- Dividend Growth: Since implementing their dividend program in 1990, UnitedHealth has consistently raised their dividend payouts, and this trend is widely anticipated to sustain well into the future.
- Economic Growth: If the United States economy was to improve, the unemployment rate would fall, and more people would have the money to purchase the luxury of health care, increasing UnitedHealth’s revenue.
- Government Regulation: Any government regulation calling for universal healthcare could substantially hurt the company’s profits, as thousands of people that require substantial amounts of care could be attached to the company. In addition, regulation in 2010 changed the dependent coverage age to 26, increasing the company’s liabilities.
- Competition: UnitedHealth Group is not the only kid on the health insurance block, and must compete with several other major corporations, which can lead to margin compression as each company attempts to offer the best product for the least amount of money.
- Deteriorating Economic Landscape: Any economic landscape in which the unemployment rate is on the rise will result in less people being able to pay for health coverage, and in result less customers for UnitedHealth.
- Epidemic: While this may be far fetched, any epidemic or outbreak that results in a large group of people requiring extensive care can hurt UnitedHealth’s profits.
Major publicly traded competitors of UnitedHealth include Aetna Incorporated (NYSE: AET), Coventry Health Care Incorporated (NYSE: CVH), WellPoint Incorporated (NYSE: WLP), and Humana Incorporated (NYSE: HUM). All of these companies offer health insurance plans that rival UnitedHealth’s offerings. Aetna is valued at $15.55 billion, and pays out a dividend yielding 1.72%. Coventry is valued at only $6.03 billion, and pays out a dividend yielding 1.12%. WellPoint is the largest of UnitedHealth’s rivals, valued at $18.54 billion, and pays out a dividend yielding 1.88%. Humana is substantially valued at $10.78 billion, and pays out a dividend yielding 1.53%.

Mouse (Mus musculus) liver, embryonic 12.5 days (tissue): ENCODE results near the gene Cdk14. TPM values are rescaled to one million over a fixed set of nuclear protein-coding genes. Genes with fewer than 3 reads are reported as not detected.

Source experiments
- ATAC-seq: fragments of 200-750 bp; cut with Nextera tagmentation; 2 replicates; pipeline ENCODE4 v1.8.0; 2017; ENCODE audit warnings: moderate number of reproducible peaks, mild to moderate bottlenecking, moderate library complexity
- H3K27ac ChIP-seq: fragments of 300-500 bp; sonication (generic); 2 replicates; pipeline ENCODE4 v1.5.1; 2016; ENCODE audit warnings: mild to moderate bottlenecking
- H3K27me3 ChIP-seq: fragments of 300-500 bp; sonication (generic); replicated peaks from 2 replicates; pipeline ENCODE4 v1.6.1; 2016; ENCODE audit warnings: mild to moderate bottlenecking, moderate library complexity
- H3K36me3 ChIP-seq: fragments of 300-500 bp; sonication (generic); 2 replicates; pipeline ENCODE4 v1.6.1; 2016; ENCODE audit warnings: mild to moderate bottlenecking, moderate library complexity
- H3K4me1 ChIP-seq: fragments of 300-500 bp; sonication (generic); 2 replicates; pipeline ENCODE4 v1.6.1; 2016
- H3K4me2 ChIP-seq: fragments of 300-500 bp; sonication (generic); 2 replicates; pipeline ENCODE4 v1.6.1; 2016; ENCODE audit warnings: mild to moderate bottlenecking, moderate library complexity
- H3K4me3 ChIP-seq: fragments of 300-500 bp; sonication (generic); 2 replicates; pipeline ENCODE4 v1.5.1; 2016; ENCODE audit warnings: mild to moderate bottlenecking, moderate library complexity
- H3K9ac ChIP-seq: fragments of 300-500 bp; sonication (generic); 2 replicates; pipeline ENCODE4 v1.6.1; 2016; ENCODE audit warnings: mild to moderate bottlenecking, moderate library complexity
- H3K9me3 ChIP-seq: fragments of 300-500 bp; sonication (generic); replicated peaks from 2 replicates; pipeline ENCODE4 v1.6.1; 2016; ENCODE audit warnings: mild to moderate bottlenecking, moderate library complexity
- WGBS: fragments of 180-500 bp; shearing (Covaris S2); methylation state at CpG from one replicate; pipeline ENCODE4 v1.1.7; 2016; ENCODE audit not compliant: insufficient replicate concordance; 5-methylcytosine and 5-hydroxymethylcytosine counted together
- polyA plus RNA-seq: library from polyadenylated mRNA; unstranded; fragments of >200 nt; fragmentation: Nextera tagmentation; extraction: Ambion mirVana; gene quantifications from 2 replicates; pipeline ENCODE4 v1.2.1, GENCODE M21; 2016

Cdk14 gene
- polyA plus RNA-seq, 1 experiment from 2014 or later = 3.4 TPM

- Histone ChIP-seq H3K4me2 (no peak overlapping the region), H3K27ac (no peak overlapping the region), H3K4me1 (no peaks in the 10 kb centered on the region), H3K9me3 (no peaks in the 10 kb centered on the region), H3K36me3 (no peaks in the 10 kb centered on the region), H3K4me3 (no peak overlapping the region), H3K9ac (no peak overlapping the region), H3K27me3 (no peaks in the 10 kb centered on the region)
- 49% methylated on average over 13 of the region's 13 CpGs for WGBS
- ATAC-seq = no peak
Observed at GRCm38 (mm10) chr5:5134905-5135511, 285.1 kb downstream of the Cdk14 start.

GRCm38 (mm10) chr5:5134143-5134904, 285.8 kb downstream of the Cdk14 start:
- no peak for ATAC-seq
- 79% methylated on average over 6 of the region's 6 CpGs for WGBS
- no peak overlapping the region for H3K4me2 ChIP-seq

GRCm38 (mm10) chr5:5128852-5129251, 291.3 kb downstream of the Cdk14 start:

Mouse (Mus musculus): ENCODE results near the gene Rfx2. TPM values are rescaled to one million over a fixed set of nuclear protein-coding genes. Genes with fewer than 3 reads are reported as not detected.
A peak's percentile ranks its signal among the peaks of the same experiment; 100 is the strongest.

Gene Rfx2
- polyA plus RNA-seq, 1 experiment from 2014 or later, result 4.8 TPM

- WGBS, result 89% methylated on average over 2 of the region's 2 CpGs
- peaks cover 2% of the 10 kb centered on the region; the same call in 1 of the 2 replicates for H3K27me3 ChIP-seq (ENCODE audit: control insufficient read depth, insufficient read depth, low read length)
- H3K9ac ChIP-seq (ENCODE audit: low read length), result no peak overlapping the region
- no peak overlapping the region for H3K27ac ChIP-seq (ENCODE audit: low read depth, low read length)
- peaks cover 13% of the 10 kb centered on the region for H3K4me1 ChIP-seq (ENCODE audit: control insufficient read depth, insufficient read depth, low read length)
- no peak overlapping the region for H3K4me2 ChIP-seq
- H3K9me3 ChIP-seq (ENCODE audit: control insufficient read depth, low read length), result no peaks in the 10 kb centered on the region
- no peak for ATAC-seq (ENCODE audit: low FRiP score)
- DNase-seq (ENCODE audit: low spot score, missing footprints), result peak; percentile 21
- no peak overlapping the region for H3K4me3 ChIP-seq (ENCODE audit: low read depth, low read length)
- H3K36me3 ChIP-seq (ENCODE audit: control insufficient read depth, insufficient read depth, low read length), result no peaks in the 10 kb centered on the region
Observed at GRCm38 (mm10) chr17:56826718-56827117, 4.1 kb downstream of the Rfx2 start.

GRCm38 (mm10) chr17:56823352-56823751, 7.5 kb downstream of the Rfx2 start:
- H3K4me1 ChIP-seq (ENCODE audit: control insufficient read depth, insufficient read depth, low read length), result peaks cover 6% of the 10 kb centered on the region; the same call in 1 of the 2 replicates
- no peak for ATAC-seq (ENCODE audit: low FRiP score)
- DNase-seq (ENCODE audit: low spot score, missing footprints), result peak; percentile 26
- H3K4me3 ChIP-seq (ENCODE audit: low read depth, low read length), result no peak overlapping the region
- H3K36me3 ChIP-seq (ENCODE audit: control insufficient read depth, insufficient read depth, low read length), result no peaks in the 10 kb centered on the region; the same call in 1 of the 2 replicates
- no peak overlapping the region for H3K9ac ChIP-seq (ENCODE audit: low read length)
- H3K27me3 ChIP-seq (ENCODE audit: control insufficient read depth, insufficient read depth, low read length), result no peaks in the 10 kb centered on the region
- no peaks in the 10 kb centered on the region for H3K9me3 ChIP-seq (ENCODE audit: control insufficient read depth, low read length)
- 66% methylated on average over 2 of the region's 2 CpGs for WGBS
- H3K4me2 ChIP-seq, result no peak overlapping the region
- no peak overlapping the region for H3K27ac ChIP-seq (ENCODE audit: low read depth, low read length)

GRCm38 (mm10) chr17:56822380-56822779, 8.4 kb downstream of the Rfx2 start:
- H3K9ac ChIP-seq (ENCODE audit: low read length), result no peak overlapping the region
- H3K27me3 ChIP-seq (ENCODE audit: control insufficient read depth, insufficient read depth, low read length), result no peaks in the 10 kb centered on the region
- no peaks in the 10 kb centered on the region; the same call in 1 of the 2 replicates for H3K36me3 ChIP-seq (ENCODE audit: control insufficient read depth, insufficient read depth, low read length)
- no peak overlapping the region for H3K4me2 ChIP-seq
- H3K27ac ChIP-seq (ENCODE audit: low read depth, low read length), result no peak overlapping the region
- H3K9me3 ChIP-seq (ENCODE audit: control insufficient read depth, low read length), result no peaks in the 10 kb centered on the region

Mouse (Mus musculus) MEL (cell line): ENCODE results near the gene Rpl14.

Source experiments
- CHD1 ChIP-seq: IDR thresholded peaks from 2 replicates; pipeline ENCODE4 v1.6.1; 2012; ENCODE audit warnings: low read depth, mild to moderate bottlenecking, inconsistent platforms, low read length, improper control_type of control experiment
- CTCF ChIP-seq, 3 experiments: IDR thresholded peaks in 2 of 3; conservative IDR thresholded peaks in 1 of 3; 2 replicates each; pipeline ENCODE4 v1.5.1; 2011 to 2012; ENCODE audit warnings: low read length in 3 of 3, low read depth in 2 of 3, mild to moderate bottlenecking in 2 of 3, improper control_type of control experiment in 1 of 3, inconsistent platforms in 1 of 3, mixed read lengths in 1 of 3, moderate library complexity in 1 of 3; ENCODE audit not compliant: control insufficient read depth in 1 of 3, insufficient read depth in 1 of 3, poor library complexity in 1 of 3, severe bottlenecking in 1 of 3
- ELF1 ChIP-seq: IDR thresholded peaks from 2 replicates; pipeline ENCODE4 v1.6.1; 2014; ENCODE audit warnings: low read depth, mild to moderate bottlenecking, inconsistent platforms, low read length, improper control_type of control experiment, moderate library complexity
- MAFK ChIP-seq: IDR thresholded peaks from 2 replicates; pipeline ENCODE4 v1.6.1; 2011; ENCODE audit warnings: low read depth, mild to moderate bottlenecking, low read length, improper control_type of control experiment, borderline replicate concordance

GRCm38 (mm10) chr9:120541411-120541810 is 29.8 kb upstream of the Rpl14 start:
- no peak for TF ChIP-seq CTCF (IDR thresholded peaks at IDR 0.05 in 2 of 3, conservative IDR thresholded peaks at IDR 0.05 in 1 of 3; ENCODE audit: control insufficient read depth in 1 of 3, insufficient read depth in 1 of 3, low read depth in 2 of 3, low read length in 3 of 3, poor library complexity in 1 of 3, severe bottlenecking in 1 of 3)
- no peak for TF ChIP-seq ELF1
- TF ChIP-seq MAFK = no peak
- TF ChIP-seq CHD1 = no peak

The Foolish Bottom Line:
UnitedHealth was very recently added to the Dow Jones Industrial Average. Not only does the company add diversification to the index, the company also brings explosive revenue growth and an expanding dividend. The company faces many possible threats to its business, the most substantial being government regulation, especially because of the constant talks regarding the health care industry. All in all, UnitedHealth is a diversified giant that can be purchased today at the same price as in 2008, but with a much better valuation.
makinmoney2424 has no positions in the stocks mentioned above. The Motley Fool has no positions in the stocks mentioned above. Motley Fool newsletter services recommend UnitedHealth Group and WellPoint. Try any of our Foolish newsletter services free for 30 days. We Fools may not all hold the same opinions, but we all believe that considering a diverse range of insights makes us better investors. The Motley Fool has a disclosure policy. Is this post wrong? Click here. Think you can do better? Join us and write your own!